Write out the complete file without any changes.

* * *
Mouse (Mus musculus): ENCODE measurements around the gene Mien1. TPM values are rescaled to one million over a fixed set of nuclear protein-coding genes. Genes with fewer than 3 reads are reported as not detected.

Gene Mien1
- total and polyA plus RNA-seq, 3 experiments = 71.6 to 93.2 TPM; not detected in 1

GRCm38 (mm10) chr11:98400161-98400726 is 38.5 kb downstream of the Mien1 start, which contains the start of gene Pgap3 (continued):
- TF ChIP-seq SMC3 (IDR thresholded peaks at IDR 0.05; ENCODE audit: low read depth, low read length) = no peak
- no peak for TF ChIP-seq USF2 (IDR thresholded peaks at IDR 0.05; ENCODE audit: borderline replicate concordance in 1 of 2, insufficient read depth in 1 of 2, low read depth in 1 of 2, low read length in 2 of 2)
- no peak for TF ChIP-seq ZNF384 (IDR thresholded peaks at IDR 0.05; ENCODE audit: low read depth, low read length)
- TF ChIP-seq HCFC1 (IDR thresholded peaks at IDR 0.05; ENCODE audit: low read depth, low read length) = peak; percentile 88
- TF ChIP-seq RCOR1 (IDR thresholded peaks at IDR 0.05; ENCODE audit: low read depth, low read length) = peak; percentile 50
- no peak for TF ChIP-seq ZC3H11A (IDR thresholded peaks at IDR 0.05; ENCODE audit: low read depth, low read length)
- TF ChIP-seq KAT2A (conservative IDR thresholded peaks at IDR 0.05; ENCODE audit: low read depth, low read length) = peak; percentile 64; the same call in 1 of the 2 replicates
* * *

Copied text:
Mouse (Mus musculus): ENCODE measurements around the gene Mien1. TPM values are rescaled to one million over a fixed set of nuclear protein-coding genes. Genes with fewer than 3 reads are reported as not detected.

Gene Mien1
- total and polyA plus RNA-seq, 3 experiments = 71.6 to 93.2 TPM; not detected in 1

GRCm38 (mm10) chr11:98400161-98400726 is 38.5 kb downstream of the Mien1 start, which contains the start of gene Pgap3 (continued):
- TF ChIP-seq SMC3 (IDR thresholded peaks at IDR 0.05; ENCODE audit: low read depth, low read length) = no peak
- no peak for TF ChIP-seq USF2 (IDR thresholded peaks at IDR 0.05; ENCODE audit: borderline replicate concordance in 1 of 2, insufficient read depth in 1 of 2, low read depth in 1 of 2, low read length in 2 of 2)
- no peak for TF ChIP-seq ZNF384 (IDR thresholded peaks at IDR 0.05; ENCODE audit: low read depth, low read length)
- TF ChIP-seq HCFC1 (IDR thresholded peaks at IDR 0.05; ENCODE audit: low read depth, low read length) = peak; percentile 88
- TF ChIP-seq RCOR1 (IDR thresholded peaks at IDR 0.05; ENCODE audit: low read depth, low read length) = peak; percentile 50
- no peak for TF ChIP-seq ZC3H11A (IDR thresholded peaks at IDR 0.05; ENCODE audit: low read depth, low read length)
- TF ChIP-seq KAT2A (conservative IDR thresholded peaks at IDR 0.05; ENCODE audit: low read depth, low read length) = peak; percentile 64; the same call in 1 of the 2 replicates